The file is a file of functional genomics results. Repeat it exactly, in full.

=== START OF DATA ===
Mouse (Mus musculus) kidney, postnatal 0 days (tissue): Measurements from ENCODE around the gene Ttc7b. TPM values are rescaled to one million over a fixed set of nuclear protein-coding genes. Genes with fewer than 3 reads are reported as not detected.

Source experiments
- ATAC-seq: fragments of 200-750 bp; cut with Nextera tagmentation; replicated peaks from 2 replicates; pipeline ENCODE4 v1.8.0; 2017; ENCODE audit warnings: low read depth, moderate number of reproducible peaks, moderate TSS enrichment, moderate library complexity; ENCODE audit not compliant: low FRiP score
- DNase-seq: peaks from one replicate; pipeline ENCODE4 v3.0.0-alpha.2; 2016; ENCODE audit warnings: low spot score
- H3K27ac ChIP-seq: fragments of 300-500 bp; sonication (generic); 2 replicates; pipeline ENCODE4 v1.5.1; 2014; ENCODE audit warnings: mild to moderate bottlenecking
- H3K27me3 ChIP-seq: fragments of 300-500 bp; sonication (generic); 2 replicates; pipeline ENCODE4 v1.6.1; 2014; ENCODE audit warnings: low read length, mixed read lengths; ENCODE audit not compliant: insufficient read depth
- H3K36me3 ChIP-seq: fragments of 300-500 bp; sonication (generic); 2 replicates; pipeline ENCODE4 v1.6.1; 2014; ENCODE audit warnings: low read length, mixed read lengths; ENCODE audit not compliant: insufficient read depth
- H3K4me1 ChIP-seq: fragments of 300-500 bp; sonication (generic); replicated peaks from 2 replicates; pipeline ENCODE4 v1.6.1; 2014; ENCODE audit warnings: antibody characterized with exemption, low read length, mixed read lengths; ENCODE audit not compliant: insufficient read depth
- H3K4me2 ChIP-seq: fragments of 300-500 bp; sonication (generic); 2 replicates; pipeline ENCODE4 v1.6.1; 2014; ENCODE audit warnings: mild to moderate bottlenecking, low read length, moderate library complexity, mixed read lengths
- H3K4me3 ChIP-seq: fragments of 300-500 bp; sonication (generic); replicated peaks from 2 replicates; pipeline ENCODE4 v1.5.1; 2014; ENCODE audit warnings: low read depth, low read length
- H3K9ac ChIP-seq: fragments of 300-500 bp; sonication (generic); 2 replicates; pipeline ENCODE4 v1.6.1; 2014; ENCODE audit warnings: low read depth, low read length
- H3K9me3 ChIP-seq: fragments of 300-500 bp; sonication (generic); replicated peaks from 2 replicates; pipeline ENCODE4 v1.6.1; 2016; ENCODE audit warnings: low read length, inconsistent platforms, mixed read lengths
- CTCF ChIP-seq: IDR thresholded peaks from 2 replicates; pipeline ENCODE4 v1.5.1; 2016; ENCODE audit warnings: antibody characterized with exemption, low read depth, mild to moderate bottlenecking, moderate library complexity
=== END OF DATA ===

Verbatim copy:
Mouse (Mus musculus) kidney, postnatal 0 days (tissue): Measurements from ENCODE around the gene Ttc7b. TPM values are rescaled to one million over a fixed set of nuclear protein-coding genes. Genes with fewer than 3 reads are reported as not detected.

Source experiments
- ATAC-seq: fragments of 200-750 bp; cut with Nextera tagmentation; replicated peaks from 2 replicates; pipeline ENCODE4 v1.8.0; 2017; ENCODE audit warnings: low read depth, moderate number of reproducible peaks, moderate TSS enrichment, moderate library complexity; ENCODE audit not compliant: low FRiP score
- DNase-seq: peaks from one replicate; pipeline ENCODE4 v3.0.0-alpha.2; 2016; ENCODE audit warnings: low spot score
- H3K27ac ChIP-seq: fragments of 300-500 bp; sonication (generic); 2 replicates; pipeline ENCODE4 v1.5.1; 2014; ENCODE audit warnings: mild to moderate bottlenecking
- H3K27me3 ChIP-seq: fragments of 300-500 bp; sonication (generic); 2 replicates; pipeline ENCODE4 v1.6.1; 2014; ENCODE audit warnings: low read length, mixed read lengths; ENCODE audit not compliant: insufficient read depth
- H3K36me3 ChIP-seq: fragments of 300-500 bp; sonication (generic); 2 replicates; pipeline ENCODE4 v1.6.1; 2014; ENCODE audit warnings: low read length, mixed read lengths; ENCODE audit not compliant: insufficient read depth
- H3K4me1 ChIP-seq: fragments of 300-500 bp; sonication (generic); replicated peaks from 2 replicates; pipeline ENCODE4 v1.6.1; 2014; ENCODE audit warnings: antibody characterized with exemption, low read length, mixed read lengths; ENCODE audit not compliant: insufficient read depth
- H3K4me2 ChIP-seq: fragments of 300-500 bp; sonication (generic); 2 replicates; pipeline ENCODE4 v1.6.1; 2014; ENCODE audit warnings: mild to moderate bottlenecking, low read length, moderate library complexity, mixed read lengths
- H3K4me3 ChIP-seq: fragments of 300-500 bp; sonication (generic); replicated peaks from 2 replicates; pipeline ENCODE4 v1.5.1; 2014; ENCODE audit warnings: low read depth, low read length
- H3K9ac ChIP-seq: fragments of 300-500 bp; sonication (generic); 2 replicates; pipeline ENCODE4 v1.6.1; 2014; ENCODE audit warnings: low read depth, low read length
- H3K9me3 ChIP-seq: fragments of 300-500 bp; sonication (generic); replicated peaks from 2 replicates; pipeline ENCODE4 v1.6.1; 2016; ENCODE audit warnings: low read length, inconsistent platforms, mixed read lengths
- CTCF ChIP-seq: IDR thresholded peaks from 2 replicates; pipeline ENCODE4 v1.5.1; 2016; ENCODE audit warnings: antibody characterized with exemption, low read depth, mild to moderate bottlenecking, moderate library complexity